Before there were Life Insurance Awareness Month, Disability Insurance Awareness Month and the 3 in 4 Need More campaign, New Orleans “social aid and pleasure” societies — fraternal insurers — used Mardi Gras parades as a chance to promote their organizations and bind members closer together.
The benevolent associations themselves would, in effect, carry out teaser campaigns throughout the year by hiring bands to play sad music on the way to a member’s burial and lively music as the mourners left the cemetery.
Long-term care insurance (LTCI) insurers and producers are not likely to hire bands to play on the way as policyholders’ move in and out of assisted living facilities, but the New Orleans Mardi Gras is an interesting insurance marketing case study.
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1. Some campaigns can get to be a little too successful to serve as effective marketing vehicles for the original organizers.
Mardi Gras eventually grew to be so big that its ties to social aid societies receded into hazy memory. Ronald McDonald seems to have mostly transcended hamburgers.
LTCI campaign organizers who want the campaign to lead to awareness and sales might not want to end up with campaigns that go quite that viral.
2. People like music.
Trumpets, trombones and tubes helped the social aid societies get their message across.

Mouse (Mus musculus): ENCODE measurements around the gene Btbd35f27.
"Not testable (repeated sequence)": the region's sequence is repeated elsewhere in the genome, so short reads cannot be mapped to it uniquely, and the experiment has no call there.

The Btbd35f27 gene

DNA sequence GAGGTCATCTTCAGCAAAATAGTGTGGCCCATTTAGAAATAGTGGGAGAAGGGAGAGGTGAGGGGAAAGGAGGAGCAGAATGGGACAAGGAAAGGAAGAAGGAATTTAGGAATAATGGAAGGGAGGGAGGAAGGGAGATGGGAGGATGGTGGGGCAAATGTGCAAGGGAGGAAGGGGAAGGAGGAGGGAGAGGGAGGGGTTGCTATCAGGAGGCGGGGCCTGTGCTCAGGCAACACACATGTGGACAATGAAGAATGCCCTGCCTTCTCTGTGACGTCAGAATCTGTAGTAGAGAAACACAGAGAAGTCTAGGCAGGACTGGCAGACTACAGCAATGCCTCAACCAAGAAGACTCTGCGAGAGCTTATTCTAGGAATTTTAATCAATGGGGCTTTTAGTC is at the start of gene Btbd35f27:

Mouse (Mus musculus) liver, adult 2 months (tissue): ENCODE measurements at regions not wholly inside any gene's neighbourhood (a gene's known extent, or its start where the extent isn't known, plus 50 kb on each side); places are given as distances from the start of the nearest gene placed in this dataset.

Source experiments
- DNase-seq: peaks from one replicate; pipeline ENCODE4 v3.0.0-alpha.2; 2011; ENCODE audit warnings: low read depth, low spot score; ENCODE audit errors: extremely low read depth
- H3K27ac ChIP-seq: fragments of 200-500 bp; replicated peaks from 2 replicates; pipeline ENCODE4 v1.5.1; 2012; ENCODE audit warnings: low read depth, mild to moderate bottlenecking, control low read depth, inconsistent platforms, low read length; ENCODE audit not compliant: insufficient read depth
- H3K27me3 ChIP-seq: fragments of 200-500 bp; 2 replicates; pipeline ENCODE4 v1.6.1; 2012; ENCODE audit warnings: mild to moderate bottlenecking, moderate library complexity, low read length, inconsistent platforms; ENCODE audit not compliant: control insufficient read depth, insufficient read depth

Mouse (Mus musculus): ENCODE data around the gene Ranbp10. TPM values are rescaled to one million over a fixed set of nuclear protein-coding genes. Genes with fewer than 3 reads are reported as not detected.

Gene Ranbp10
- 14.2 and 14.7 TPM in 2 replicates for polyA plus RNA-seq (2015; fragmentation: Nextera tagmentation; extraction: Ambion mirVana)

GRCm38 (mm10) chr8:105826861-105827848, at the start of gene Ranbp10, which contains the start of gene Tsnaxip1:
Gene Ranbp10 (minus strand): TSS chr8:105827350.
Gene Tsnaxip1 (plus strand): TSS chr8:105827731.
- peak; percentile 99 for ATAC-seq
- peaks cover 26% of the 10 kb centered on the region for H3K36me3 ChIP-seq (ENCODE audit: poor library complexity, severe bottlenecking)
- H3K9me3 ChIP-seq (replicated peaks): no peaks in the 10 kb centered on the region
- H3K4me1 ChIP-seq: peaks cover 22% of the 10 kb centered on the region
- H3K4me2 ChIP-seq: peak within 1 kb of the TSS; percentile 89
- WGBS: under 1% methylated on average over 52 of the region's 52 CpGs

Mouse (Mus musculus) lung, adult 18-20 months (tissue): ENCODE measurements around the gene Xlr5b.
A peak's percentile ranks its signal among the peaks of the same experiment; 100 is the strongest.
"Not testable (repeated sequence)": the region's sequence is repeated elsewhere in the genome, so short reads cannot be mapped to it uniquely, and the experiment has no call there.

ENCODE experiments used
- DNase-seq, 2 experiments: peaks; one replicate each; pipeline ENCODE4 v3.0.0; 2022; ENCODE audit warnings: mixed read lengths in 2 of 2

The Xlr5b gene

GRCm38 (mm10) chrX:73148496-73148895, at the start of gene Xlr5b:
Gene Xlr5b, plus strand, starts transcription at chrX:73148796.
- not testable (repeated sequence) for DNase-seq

Many baby boomers and members of Generation X can still sing old McDonald’s and Coca Cola theme sungs, and warble the “Like a good neighbor, State Farm is there” slogan.
I’m having a hard time thinking of any Blue Cross and Blue Shield theme songs, let alone songs from other life, health and LTCI carriers.
If the LTCI community can’t develop, or commission the development of, its own theme song, maybe it could talk to Fleetwood Mac about the rights to “Don’t Stop.”
|Mardi Gras (AP Photo/Gerald Herbert)|
Bill Clinton linked the song to associations that might be painful for some, but it’s certainly true that yesterday is gone, and that tomorrow will soon be here. Those are thoughts that it would be good for LTCI prospects to be humming on the way to work.
Another option could be to listen carefully to New Orleans jazz. Maybe Louis Armstrong’s “As Time Goes By” would help get prospects, future prospects, in the kind of reflective mood that gets people to think about the possibility that someday they might well be older and more frail than they are today.
My own grandmother, Dorothy White Bell of Kansas City, Mo., and Omaha, Neb. (her sister and brother-in-law used to play bridge with Warren Buffett) regularly sang “Sunrise, Sunset” from “Fiddler on the Roof.”
“I don’t remember growing older; when did they?” is a lyric that might go well with the sale of a number of the products marketed by Berkshire Hathaway portfolio insurance companies.
3. What we learn first, we remember best.